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The quote is from The Road to Character by David Brooks.  New York: Random House. 2015. Kindle edition at #295.

Seeing Each Other’s Naked Hearts

Not much time! In a rush! Participating in a great two-day symposium and need to be back for a 9 a.m. conference. No time to write. So here are a few thought, themes or quotes so far…

Christianity has always drawn on sources outside itself to better express/understand itself. Examples: St. Augustine with Plato and St. Thomas Aquinas with Aristotle. You could say that with contemporary liberation theology and Karl Marx but that is too laden with political baggage to be helpful for a popular audience right now.

The apostle Thomas arrived in present-day India in 52 BC. That’s before Christianity arrived in Rome. Think about that and consider implications if you dare!

Relationship is constitutive of God (e.g., God as Trinity). Religious dialogue is a journey of friendship rather than a convergence of ideas.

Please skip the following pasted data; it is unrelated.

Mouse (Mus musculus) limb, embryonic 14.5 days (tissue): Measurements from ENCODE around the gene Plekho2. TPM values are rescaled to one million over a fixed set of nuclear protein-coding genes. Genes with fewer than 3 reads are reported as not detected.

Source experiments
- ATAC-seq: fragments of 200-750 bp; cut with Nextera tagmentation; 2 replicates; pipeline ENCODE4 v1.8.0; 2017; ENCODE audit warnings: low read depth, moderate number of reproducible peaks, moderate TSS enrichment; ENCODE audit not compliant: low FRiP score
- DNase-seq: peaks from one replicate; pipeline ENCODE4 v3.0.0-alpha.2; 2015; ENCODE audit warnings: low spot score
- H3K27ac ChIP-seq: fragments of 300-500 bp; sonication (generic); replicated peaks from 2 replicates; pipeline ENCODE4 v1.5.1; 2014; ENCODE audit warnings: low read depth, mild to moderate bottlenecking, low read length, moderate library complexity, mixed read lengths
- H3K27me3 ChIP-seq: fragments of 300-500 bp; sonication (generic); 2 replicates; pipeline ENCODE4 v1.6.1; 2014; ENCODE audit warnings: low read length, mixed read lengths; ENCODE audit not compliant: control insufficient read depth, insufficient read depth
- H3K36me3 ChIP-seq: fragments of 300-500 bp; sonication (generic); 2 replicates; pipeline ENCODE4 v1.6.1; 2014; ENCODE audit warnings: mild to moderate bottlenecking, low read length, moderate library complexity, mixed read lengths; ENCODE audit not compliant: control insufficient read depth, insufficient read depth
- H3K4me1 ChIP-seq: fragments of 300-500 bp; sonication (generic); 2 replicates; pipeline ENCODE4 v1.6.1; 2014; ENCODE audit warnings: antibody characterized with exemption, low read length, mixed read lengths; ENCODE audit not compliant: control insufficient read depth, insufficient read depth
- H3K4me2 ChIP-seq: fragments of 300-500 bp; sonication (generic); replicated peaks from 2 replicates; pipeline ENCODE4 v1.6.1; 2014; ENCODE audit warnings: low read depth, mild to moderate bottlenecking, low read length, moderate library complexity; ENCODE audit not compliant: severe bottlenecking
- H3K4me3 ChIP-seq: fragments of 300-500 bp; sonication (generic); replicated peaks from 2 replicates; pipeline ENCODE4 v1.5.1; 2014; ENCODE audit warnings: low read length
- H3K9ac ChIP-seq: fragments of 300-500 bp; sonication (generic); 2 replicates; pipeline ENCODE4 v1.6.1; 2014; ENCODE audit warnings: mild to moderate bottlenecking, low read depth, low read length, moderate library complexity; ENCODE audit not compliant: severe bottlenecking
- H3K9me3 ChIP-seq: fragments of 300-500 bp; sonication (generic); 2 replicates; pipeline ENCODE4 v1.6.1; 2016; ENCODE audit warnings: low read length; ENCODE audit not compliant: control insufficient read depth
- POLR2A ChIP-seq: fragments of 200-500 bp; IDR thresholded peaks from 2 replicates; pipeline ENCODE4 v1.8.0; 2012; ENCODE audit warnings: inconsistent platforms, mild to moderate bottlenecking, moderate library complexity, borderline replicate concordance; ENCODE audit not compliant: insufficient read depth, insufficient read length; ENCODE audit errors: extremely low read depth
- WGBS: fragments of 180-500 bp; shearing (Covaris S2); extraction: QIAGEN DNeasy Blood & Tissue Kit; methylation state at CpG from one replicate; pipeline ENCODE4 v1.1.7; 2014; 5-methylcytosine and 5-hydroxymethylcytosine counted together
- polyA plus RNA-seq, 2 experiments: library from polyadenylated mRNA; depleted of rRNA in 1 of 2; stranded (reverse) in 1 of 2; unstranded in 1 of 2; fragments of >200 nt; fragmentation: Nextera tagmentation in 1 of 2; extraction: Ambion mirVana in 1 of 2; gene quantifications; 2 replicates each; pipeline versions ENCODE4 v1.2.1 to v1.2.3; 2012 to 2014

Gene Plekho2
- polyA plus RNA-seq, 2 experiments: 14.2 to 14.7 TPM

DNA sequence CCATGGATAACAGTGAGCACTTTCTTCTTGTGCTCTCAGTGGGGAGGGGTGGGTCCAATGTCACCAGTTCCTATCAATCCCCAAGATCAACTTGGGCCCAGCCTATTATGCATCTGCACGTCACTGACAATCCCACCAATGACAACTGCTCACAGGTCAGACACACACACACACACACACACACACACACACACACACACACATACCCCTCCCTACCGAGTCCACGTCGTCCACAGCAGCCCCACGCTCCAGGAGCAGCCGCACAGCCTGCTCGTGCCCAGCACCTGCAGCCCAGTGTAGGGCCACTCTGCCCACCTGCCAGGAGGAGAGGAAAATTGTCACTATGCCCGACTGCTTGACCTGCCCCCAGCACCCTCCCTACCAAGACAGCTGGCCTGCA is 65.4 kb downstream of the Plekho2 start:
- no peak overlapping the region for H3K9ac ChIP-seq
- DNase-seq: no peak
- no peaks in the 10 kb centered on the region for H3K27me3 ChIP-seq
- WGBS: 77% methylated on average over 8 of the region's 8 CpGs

Even the tent of Abraham is too small to contain (constrain?) God.

Diversity and difference are NOT a deficiency or an unfortunate reality. Diversity and difference are in fact a blessing intended by God. Differences endure because they speak wisdom.

When it comes to knowing God, we are all seekers and servants.

If you care to pursue education, you commit yourself to being a global citizen, not an accidental tourist!

And, here’s one of my favorites… a quote written for a different context and applicable to so many aspects of life. Hearing it in the context of inter-religious, multi-faith dialogue is a good reminder that what we are ultimately talking about is living richly, fully, in community. It’s a quote from Tennessee Williams:

Nobody sees anybody truly but all through the flaws of their own egos. That is the way we all see …each other in life. Vanity, fear, desire, competition– all such distortions within our own egos– condition our vision of those in relation to us. Add to those distortions to our own egos the corresponding distortions in the egos of others, and you see how cloudy the glass must become through which we look at each other. That’s how it is in all living relationships except when there is that rare case of two people who love intensely enough to burn through all those layers of opacity and see each other’s naked hearts.